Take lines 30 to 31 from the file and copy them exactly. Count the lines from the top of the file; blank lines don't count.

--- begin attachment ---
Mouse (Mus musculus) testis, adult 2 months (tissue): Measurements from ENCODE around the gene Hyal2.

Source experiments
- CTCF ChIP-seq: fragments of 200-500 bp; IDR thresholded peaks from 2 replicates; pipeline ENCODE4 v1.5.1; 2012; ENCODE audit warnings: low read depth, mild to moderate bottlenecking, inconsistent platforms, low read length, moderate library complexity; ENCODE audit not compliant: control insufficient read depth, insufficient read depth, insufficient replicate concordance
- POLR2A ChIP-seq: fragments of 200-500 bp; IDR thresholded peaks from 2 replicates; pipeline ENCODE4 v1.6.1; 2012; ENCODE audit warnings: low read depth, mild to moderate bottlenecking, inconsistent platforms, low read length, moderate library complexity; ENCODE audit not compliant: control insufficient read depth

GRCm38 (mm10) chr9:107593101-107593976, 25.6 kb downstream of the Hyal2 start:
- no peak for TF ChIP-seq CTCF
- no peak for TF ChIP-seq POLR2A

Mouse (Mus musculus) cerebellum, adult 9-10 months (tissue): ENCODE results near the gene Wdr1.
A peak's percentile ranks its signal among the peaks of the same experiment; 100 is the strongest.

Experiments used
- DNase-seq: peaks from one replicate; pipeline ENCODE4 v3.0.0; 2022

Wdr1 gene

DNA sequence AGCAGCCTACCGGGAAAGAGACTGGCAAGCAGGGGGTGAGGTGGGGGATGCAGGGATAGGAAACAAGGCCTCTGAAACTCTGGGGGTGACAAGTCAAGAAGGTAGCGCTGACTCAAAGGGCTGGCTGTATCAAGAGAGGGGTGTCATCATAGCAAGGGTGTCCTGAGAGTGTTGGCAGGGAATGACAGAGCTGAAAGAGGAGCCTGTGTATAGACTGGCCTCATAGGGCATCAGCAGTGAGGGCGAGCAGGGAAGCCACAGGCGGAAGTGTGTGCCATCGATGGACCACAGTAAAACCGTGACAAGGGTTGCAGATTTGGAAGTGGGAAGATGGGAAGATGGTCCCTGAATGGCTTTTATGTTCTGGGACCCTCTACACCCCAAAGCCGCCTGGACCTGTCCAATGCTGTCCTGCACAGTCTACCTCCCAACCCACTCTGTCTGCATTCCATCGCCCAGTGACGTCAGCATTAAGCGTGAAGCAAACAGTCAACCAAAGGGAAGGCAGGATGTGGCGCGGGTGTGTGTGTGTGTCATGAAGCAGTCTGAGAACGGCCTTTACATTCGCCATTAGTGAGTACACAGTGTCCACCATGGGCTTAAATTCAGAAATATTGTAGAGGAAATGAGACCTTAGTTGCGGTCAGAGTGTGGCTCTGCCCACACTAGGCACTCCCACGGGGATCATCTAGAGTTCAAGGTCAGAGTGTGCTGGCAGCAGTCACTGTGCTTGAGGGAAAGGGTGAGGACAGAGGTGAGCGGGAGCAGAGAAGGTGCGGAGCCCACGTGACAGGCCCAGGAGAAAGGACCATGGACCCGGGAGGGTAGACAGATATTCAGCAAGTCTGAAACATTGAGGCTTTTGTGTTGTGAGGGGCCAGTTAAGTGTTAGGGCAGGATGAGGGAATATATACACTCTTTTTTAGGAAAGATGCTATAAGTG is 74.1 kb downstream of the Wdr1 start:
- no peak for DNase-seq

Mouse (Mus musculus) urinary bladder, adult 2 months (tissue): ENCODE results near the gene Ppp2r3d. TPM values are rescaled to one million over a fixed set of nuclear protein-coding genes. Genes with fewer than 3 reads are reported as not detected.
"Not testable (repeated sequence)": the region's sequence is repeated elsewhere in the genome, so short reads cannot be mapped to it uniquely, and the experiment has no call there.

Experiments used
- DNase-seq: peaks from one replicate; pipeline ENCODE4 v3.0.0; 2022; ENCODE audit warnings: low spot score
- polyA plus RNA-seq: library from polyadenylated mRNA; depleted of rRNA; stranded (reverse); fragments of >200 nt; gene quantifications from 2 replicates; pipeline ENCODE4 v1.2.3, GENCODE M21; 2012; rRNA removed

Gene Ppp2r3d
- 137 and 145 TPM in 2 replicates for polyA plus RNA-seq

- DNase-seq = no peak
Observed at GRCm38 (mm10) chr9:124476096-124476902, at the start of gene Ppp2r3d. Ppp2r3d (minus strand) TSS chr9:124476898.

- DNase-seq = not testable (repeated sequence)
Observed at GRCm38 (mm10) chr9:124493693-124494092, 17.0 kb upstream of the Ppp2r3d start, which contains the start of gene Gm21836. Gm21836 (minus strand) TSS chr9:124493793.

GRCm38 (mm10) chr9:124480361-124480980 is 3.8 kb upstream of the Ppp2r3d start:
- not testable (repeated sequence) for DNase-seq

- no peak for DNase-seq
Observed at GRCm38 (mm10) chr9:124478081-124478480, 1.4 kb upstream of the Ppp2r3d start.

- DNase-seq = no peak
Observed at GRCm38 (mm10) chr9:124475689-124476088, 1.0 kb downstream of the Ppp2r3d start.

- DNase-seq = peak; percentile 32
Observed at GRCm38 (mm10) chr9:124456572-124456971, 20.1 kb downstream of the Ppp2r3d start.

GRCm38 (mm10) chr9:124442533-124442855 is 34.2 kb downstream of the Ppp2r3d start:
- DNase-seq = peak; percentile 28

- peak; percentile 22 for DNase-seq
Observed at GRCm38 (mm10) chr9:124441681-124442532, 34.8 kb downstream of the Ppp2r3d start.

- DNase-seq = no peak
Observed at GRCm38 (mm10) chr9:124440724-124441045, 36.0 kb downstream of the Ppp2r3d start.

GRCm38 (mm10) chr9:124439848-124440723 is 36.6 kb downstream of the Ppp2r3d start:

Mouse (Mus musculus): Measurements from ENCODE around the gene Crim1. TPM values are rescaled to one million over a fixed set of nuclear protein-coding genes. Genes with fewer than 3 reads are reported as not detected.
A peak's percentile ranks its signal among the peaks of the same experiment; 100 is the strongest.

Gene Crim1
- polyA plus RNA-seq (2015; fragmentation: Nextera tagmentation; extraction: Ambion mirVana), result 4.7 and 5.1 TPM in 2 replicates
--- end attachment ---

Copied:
- DNase-seq = no peak
Observed at GRCm38 (mm10) chr9:124475689-124476088, 1.0 kb downstream of the Ppp2r3d start.